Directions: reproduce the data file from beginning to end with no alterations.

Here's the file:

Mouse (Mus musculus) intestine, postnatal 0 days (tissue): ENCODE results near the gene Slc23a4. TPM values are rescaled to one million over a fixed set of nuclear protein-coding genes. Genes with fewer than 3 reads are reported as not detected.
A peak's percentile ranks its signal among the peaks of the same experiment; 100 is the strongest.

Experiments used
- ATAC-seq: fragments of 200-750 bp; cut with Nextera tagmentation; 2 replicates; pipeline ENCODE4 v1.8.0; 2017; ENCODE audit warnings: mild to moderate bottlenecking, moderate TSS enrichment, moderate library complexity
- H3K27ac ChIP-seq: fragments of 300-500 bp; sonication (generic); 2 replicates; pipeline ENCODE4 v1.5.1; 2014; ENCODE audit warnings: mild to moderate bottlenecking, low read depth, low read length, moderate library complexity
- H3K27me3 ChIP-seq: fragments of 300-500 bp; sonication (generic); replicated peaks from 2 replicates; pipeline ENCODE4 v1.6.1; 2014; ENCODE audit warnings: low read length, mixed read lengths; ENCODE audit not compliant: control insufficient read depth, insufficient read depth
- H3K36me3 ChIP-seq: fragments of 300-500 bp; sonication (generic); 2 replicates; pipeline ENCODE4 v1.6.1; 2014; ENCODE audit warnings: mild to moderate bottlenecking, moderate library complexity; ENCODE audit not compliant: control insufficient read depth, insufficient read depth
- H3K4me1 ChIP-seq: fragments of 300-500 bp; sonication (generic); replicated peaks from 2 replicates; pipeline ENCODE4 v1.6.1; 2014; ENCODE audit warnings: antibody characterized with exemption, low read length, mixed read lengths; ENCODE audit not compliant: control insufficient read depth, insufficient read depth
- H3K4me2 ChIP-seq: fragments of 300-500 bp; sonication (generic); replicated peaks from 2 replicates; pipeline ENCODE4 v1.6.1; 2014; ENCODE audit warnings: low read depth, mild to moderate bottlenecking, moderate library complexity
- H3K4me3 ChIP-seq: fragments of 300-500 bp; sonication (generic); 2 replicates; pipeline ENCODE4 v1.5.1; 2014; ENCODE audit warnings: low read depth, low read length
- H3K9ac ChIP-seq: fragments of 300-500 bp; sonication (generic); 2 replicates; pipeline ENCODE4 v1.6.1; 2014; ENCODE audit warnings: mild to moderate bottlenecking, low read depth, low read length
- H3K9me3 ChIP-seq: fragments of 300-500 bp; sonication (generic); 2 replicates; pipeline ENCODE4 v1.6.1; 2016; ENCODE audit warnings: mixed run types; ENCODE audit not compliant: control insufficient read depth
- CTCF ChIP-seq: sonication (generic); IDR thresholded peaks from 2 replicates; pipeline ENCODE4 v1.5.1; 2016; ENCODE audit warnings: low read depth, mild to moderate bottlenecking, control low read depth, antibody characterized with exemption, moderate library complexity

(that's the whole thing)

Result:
Mouse (Mus musculus) intestine, postnatal 0 days (tissue): ENCODE results near the gene Slc23a4. TPM values are rescaled to one million over a fixed set of nuclear protein-coding genes. Genes with fewer than 3 reads are reported as not detected.
A peak's percentile ranks its signal among the peaks of the same experiment; 100 is the strongest.

Experiments used
- ATAC-seq: fragments of 200-750 bp; cut with Nextera tagmentation; 2 replicates; pipeline ENCODE4 v1.8.0; 2017; ENCODE audit warnings: mild to moderate bottlenecking, moderate TSS enrichment, moderate library complexity
- H3K27ac ChIP-seq: fragments of 300-500 bp; sonication (generic); 2 replicates; pipeline ENCODE4 v1.5.1; 2014; ENCODE audit warnings: mild to moderate bottlenecking, low read depth, low read length, moderate library complexity
- H3K27me3 ChIP-seq: fragments of 300-500 bp; sonication (generic); replicated peaks from 2 replicates; pipeline ENCODE4 v1.6.1; 2014; ENCODE audit warnings: low read length, mixed read lengths; ENCODE audit not compliant: control insufficient read depth, insufficient read depth
- H3K36me3 ChIP-seq: fragments of 300-500 bp; sonication (generic); 2 replicates; pipeline ENCODE4 v1.6.1; 2014; ENCODE audit warnings: mild to moderate bottlenecking, moderate library complexity; ENCODE audit not compliant: control insufficient read depth, insufficient read depth
- H3K4me1 ChIP-seq: fragments of 300-500 bp; sonication (generic); replicated peaks from 2 replicates; pipeline ENCODE4 v1.6.1; 2014; ENCODE audit warnings: antibody characterized with exemption, low read length, mixed read lengths; ENCODE audit not compliant: control insufficient read depth, insufficient read depth
- H3K4me2 ChIP-seq: fragments of 300-500 bp; sonication (generic); replicated peaks from 2 replicates; pipeline ENCODE4 v1.6.1; 2014; ENCODE audit warnings: low read depth, mild to moderate bottlenecking, moderate library complexity
- H3K4me3 ChIP-seq: fragments of 300-500 bp; sonication (generic); 2 replicates; pipeline ENCODE4 v1.5.1; 2014; ENCODE audit warnings: low read depth, low read length
- H3K9ac ChIP-seq: fragments of 300-500 bp; sonication (generic); 2 replicates; pipeline ENCODE4 v1.6.1; 2014; ENCODE audit warnings: mild to moderate bottlenecking, low read depth, low read length
- H3K9me3 ChIP-seq: fragments of 300-500 bp; sonication (generic); 2 replicates; pipeline ENCODE4 v1.6.1; 2016; ENCODE audit warnings: mixed run types; ENCODE audit not compliant: control insufficient read depth
- CTCF ChIP-seq: sonication (generic); IDR thresholded peaks from 2 replicates; pipeline ENCODE4 v1.5.1; 2016; ENCODE audit warnings: low read depth, mild to moderate bottlenecking, control low read depth, antibody characterized with exemption, moderate library complexity